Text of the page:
Market Commentary

The Chinese price was among the first global HRC prices to start trending lower after the initial run up caused by the Russian invasion of Ukraine. This was primarily because it became clear that China would be a safe harbor for Russian material, but also because the COVID-zero policy which led to domestic lockdowns was bearish for their demand. The chart below shows the Chinese domestic price (translated into USD/s.ton), the current level is at its lowest since October 2020.

As prices initially fell, the supply side was slow to react, however, over the last couple of weeks clear trends have developed to combat lower prices. The chart below shows capacity utilization in Tangshan, the country’s most significant steel-producing city. Utilization has decreased for 6 straight weeks, and it is currently just above the recent low point in March of this year.

Additionally, the chart below shows inventory levels at key mills, which appear to have peaked in mid-June, with production in the region also down 7.1% compared to July of last year.

The sustained lockdowns and property slump are the most severe headwinds for the Chinese steel market, however, there is no doubt that the government is fully committed to supporting this part their economy via stimulus measures. The looming question for the global market going forward is how the demand in China will respond to the recent throttle down in supply not only in China but in the rest of the world as well.


Below are the most pertinent upside and downside price risks:

Upside Risks:

  • China reopening its economy with further stimulus measures
  • Unplanned & extended planned outages, including operational issues leaving mills behind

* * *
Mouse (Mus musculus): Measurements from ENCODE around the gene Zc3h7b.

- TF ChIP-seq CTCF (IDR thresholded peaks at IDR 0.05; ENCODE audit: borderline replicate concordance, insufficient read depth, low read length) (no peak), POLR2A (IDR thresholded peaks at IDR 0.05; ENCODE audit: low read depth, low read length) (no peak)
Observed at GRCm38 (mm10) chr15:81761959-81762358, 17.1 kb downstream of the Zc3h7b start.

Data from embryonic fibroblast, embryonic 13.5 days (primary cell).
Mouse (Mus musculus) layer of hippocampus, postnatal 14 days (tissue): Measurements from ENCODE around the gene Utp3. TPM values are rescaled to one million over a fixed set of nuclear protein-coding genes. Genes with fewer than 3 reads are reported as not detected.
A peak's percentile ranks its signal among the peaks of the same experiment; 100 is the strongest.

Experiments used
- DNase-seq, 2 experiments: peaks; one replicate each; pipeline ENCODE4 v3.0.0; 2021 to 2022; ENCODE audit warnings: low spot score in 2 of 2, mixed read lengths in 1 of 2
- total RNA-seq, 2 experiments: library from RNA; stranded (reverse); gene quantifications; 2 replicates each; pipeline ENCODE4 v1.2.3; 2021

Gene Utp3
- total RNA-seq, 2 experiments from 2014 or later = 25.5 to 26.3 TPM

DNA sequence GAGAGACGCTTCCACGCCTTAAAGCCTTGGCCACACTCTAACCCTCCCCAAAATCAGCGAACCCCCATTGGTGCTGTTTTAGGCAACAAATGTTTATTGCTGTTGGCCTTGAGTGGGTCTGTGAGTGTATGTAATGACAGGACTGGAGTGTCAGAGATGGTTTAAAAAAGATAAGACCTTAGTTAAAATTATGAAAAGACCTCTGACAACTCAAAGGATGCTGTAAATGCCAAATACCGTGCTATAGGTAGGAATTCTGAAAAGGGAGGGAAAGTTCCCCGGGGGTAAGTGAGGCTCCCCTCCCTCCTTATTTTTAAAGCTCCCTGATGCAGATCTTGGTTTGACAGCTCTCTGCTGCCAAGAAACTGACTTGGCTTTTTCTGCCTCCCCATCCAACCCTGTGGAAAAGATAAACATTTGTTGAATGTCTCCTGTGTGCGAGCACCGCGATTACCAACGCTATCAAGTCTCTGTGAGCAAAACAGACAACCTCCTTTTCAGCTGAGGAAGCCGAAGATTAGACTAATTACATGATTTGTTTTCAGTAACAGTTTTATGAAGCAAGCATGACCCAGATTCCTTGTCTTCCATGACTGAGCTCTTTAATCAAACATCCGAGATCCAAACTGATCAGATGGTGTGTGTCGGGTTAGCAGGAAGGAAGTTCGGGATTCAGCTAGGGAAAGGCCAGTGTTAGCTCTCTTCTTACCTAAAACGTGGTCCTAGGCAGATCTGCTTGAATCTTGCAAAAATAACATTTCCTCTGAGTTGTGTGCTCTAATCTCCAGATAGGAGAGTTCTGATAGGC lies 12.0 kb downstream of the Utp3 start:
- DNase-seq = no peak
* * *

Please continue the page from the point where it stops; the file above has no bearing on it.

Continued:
• Energy issues abroad curtailing global production
  • Easing supply chain restraints and labor shortages causing an increase in manufacturing activity
  • Reluctance in placing import orders, leading to a dramatic reduction in arrivals later this year


Downside Risks:

  • Decreasing input costs allowing mills to aggressively sell lower while remaining profitable
  • Increased domestic production capacity leading to an increase in competitive pricing
  • Steel consumers substitute to lower-cost alternatives
  • Limited desire to restock at elevated prices and persistently short lead times causing a “Buyer’s Strike”
  • Economic slowdown caused by increasing interest rates

HRC Futures

The Platts TSI Daily Midwest HRC Index was down $50 to $850.

The CME Midwest HRC futures curve is above last Friday’s settlements in orange. Both the front and back end of the curve rose last week with middle months Nov-22 and Dec-22 remaining unchanged.

The 2nd month ferrous futures moved primarily higher last week with Iron Ore Futures surging back above $100, up 8.4%. Aussie Coking Coal Futures fell 7.8% last week.

Global flat rolled indexes moved mostly lower, led again by Chinese Spot HRC, down 8.8%, while NE TSI HRC gained 1.9%.

The AISI Capacity Utilization was down 0.5% to 78.9%. This is the lowest level of utilization since the initial COVID recovery, in May of 2021.

Imports & Differentials

July flat rolled import license data is forecasting a decrease of 136k to 823k MoM.

Tube imports license data is forecasting a decrease of 94k to 494k in July.

July AZ/AL import license data is forecasting a decrease of 20k to 84k.

Below is July import license data through July 18th, 2022.